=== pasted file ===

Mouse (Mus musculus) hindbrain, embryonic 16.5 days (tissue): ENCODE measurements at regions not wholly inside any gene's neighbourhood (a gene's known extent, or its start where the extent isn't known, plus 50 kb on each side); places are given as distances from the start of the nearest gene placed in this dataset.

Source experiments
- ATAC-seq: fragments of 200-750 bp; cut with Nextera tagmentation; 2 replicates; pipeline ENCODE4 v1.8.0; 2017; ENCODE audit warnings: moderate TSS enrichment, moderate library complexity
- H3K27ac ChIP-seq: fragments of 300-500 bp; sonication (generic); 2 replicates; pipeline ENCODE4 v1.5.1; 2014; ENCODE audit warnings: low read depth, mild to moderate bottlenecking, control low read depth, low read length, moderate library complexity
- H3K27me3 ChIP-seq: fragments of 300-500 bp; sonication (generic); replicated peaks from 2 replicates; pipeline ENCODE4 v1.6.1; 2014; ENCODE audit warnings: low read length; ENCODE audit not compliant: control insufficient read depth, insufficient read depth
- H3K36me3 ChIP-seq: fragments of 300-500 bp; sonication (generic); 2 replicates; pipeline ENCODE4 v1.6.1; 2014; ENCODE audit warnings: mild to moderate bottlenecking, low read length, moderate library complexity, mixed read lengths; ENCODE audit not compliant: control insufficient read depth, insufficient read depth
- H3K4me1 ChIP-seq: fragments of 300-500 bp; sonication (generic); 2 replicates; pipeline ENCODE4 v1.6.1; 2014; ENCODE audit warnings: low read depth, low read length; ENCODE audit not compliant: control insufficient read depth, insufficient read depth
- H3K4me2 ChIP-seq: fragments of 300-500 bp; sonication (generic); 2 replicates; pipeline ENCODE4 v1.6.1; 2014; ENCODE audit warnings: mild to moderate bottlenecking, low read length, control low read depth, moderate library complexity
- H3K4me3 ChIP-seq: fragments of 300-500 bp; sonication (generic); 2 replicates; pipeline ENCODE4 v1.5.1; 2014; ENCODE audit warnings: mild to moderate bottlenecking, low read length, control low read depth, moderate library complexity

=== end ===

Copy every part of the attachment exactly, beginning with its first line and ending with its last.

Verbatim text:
Mouse (Mus musculus) hindbrain, embryonic 16.5 days (tissue): ENCODE measurements at regions not wholly inside any gene's neighbourhood (a gene's known extent, or its start where the extent isn't known, plus 50 kb on each side); places are given as distances from the start of the nearest gene placed in this dataset.

Source experiments
- ATAC-seq: fragments of 200-750 bp; cut with Nextera tagmentation; 2 replicates; pipeline ENCODE4 v1.8.0; 2017; ENCODE audit warnings: moderate TSS enrichment, moderate library complexity
- H3K27ac ChIP-seq: fragments of 300-500 bp; sonication (generic); 2 replicates; pipeline ENCODE4 v1.5.1; 2014; ENCODE audit warnings: low read depth, mild to moderate bottlenecking, control low read depth, low read length, moderate library complexity
- H3K27me3 ChIP-seq: fragments of 300-500 bp; sonication (generic); replicated peaks from 2 replicates; pipeline ENCODE4 v1.6.1; 2014; ENCODE audit warnings: low read length; ENCODE audit not compliant: control insufficient read depth, insufficient read depth
- H3K36me3 ChIP-seq: fragments of 300-500 bp; sonication (generic); 2 replicates; pipeline ENCODE4 v1.6.1; 2014; ENCODE audit warnings: mild to moderate bottlenecking, low read length, moderate library complexity, mixed read lengths; ENCODE audit not compliant: control insufficient read depth, insufficient read depth
- H3K4me1 ChIP-seq: fragments of 300-500 bp; sonication (generic); 2 replicates; pipeline ENCODE4 v1.6.1; 2014; ENCODE audit warnings: low read depth, low read length; ENCODE audit not compliant: control insufficient read depth, insufficient read depth
- H3K4me2 ChIP-seq: fragments of 300-500 bp; sonication (generic); 2 replicates; pipeline ENCODE4 v1.6.1; 2014; ENCODE audit warnings: mild to moderate bottlenecking, low read length, control low read depth, moderate library complexity
- H3K4me3 ChIP-seq: fragments of 300-500 bp; sonication (generic); 2 replicates; pipeline ENCODE4 v1.5.1; 2014; ENCODE audit warnings: mild to moderate bottlenecking, low read length, control low read depth, moderate library complexity